The Potential Benefits and Pitfalls of Plant-based Foods

The positive potential of plant-based foods has been a popular topic of discussion over the past decade, strengthened by rising global consciousness of the need to confront looming environmental crises. Also important but less often discussed are ways that particular business development decisions by plant-based food companies could potentially maintain or deepen systemic injustices and environmental harms in today’s food system without appropriate alternative action.

In many ways, the plant-based foods industry stands at an ethical crossroads. Will this sweeping category of products uphold problematic aspects of the food system, reducing the potential positive impact of their environmental benefits? Or will this group of foods maximize their transformative potential by seeking alternative pathways to growth that incorporate broad awareness of the common good?

How Can Plant-Based Foods Power Positive Transformation in the Food System?

While there is no panacea that can remedy animal welfare, social injustices, and environmental health issues present in today’s food system, the growing popularity of plant-based foods represents a unique opportunity to address interconnected problems in the food system on a global scale. Holding the plant-based food industry to a higher standard will help maximize these potential benefits.  

Benefits to the Environment

Climate change has created a time-sensitive need for tools to transform the way humans impact the planet. Reducing animal farming—and consumption of animal-source foods—is a key strategy for addressing climate risk. The food system produces roughly one-third of global greenhouse gas emissions (GHGs), with cattle production for meat and milk as the highest emitting sector.[1],[2] It will be impossible for the world to meet climate change mitigation goals without drastically reducing industrial animal agriculture and consuming more plant-based foods.

Plant-based foods also offer the possibility of relief from pollution generated by industrial animal agriculture. Industrial animal agriculture contributes to eutrophication—water contamination from nitrogen runoff. Nitrogen from farmed animal manure and feed crop fertilizers leaches into groundwater, creating marine dead zones, harming biodiversity, and threatening water quality.[3],[4] A global transition to a plant-based food system could significantly reduce nutrient and chemical waste from food production.[5]

Benefits to Animal Welfare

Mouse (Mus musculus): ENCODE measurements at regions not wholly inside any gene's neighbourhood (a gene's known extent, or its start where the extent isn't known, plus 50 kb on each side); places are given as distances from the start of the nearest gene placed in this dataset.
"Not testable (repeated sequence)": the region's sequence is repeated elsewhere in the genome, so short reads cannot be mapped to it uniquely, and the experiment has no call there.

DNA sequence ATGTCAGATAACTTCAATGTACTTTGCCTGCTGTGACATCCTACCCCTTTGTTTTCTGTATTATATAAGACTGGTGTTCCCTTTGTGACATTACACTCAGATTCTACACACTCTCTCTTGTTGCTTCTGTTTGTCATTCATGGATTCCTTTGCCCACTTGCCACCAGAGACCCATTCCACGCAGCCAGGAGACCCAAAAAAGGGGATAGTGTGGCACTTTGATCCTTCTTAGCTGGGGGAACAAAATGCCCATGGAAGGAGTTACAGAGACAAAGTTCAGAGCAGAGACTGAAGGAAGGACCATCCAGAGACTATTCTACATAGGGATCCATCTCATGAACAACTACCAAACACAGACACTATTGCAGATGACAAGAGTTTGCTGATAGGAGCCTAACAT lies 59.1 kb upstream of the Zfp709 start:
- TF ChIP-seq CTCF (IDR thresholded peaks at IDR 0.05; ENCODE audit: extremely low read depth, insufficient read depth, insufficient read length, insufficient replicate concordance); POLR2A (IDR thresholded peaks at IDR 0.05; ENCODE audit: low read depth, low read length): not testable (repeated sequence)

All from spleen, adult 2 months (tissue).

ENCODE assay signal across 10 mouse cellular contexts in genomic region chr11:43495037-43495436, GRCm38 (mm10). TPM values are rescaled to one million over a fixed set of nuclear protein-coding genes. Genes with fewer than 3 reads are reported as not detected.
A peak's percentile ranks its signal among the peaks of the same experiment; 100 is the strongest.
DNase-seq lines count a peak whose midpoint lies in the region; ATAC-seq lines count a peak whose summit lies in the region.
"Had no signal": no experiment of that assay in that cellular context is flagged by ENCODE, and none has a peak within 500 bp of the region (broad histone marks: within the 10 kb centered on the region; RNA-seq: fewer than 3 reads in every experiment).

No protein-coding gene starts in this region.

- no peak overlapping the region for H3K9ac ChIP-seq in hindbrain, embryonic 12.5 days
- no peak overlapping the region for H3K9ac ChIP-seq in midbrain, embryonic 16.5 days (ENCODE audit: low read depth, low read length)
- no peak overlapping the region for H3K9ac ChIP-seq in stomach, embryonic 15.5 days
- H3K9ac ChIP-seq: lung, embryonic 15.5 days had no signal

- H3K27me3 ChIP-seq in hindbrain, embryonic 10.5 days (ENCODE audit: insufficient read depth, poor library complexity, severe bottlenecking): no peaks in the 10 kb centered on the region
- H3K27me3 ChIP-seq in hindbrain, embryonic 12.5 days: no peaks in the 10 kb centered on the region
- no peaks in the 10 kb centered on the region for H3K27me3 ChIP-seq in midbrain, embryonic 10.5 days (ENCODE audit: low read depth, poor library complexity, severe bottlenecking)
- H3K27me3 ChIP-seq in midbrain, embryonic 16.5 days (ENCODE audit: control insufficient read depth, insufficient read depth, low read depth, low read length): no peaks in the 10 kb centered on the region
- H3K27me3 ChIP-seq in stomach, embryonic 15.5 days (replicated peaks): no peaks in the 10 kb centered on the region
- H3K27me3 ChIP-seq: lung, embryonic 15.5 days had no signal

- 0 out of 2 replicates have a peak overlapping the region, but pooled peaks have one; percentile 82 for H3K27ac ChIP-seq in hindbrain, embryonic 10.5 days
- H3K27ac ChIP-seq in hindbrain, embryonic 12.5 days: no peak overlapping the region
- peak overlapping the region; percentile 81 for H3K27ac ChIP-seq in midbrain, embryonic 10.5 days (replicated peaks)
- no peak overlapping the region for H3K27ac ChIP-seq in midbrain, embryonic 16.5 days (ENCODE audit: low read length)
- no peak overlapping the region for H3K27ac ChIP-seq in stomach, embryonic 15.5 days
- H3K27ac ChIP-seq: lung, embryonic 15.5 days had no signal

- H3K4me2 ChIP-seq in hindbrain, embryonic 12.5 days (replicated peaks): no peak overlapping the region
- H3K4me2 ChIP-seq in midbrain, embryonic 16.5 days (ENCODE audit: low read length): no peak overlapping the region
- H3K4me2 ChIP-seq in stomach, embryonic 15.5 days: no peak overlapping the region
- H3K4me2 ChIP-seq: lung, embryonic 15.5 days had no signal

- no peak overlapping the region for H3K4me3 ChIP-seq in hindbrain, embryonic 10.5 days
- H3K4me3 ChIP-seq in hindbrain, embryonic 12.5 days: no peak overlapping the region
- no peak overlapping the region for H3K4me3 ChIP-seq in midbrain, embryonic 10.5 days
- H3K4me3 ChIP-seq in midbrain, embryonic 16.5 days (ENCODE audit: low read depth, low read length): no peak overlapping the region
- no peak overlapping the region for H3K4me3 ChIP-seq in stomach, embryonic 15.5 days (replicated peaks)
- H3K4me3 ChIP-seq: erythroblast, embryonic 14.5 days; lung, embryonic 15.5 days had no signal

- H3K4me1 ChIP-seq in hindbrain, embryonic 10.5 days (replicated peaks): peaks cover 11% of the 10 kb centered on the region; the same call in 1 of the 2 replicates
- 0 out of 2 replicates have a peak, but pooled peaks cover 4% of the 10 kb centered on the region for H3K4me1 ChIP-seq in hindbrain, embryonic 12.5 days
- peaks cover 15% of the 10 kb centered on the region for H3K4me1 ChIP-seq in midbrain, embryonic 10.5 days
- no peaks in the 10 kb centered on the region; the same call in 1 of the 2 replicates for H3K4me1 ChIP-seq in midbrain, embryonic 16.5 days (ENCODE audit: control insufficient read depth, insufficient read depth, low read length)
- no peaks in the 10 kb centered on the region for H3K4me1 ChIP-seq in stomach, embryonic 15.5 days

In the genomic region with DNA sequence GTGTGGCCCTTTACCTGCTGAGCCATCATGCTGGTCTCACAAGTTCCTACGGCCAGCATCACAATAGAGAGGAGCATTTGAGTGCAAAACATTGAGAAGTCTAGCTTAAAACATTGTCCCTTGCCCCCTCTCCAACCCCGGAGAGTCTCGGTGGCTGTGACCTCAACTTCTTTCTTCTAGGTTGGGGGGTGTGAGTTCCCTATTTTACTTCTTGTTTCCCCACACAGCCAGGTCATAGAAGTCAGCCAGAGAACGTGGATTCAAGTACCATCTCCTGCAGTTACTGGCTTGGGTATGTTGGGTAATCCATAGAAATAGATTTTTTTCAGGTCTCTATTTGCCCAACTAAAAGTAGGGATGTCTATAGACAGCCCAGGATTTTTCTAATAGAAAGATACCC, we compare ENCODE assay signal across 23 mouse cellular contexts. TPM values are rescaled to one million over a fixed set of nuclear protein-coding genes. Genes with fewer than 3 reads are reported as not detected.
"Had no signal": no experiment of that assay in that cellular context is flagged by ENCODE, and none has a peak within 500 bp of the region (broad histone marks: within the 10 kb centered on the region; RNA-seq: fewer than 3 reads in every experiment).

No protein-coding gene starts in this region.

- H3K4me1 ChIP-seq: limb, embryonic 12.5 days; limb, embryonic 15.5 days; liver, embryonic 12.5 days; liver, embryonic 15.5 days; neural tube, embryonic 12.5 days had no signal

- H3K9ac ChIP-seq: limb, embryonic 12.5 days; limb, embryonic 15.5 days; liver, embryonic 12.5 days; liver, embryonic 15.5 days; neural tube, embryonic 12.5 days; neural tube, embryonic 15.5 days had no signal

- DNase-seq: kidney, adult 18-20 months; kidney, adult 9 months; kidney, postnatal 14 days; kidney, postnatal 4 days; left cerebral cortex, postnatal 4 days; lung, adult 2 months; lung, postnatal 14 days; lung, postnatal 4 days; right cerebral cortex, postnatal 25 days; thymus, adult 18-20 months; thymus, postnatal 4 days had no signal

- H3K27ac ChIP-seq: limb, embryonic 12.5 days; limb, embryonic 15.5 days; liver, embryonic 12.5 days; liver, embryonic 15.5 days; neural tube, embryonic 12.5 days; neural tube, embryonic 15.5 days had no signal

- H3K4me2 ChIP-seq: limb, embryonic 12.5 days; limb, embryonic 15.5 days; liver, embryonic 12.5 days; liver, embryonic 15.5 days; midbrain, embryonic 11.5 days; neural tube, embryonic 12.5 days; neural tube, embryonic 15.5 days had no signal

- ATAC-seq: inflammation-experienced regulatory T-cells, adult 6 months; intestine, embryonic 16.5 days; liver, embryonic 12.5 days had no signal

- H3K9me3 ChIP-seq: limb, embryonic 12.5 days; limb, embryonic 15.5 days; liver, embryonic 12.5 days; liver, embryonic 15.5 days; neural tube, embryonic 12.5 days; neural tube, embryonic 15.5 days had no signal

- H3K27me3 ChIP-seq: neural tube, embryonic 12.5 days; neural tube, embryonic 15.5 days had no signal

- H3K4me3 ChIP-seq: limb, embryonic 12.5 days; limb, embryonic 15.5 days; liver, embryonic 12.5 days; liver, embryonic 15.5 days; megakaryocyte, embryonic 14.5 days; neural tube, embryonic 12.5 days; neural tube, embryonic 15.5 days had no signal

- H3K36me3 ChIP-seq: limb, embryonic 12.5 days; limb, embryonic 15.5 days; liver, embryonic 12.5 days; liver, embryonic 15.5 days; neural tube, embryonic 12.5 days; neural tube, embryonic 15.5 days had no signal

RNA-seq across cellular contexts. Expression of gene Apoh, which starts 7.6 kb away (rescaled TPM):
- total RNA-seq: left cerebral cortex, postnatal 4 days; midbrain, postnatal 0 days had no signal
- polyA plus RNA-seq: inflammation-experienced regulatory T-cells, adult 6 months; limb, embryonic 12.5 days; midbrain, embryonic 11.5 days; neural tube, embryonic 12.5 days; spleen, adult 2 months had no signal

A food system without animal agriculture would no longer treat animal suffering as an engine for corporate economic gain. With its focus on efficiency and profits-above-all, industrial animal agriculture benefits directly from harming animal welfare. Plant-based foods eliminate profit-driven justifications for the plethora of animal rights violations perpetrated by industrial animal agriculture.

Benefits to Human Health

A plant-based food transition has the potential to drastically improve public health. Long before the COVID-19 pandemic brought zoonotic diseases to the forefront of public consciousness, animal agriculture has contributed to the prevalence of human diseases. Animal farming places agricultural workers in direct physical contact with animals and their blood, providing opportunities for disease transmission. Furthermore, the production of commodity feed crops encourages land conversion for agriculture in sensitive biodiversity hotspots like the Amazon rainforest, putting people in contact with wild animals with the potential to transmit novel diseases. Reducing the need for close contact between humans and animals—especially animals kept in confinement, where disease can evolve and spread rapidly—would benefit the health of food chain workers and human society.

Concentrated animal feeding operations (CAFOs) also threaten the health of workers and nearby communities. CAFO workers and communities that border CAFOS experience decreased respiratory health, reproductive health, and overall quality of life.[6],[7] Due to structural racism in the food system, CAFOs are overwhelmingly situated near majority-BIPOC and low-income communities, concentrating impacts on historically disenfranchised communities.[8] Decreased property values and increased healthcare costs provide a double burden for low-income communities of color located in proximity to CAFOs.[9]

Even for those not living or working near CAFOs, a shift to a plant-based food system can improve health. Decreasing meat intake reduces the risk of a number of chronic diseases, including heart disease, cancer, and diabetes.[10] While not all plant-based foods are equally health-promoting, the health profile of plants grants plant-based food producers the opportunity to create food products that support broad improvements to public health.[11]

Connecting the Dots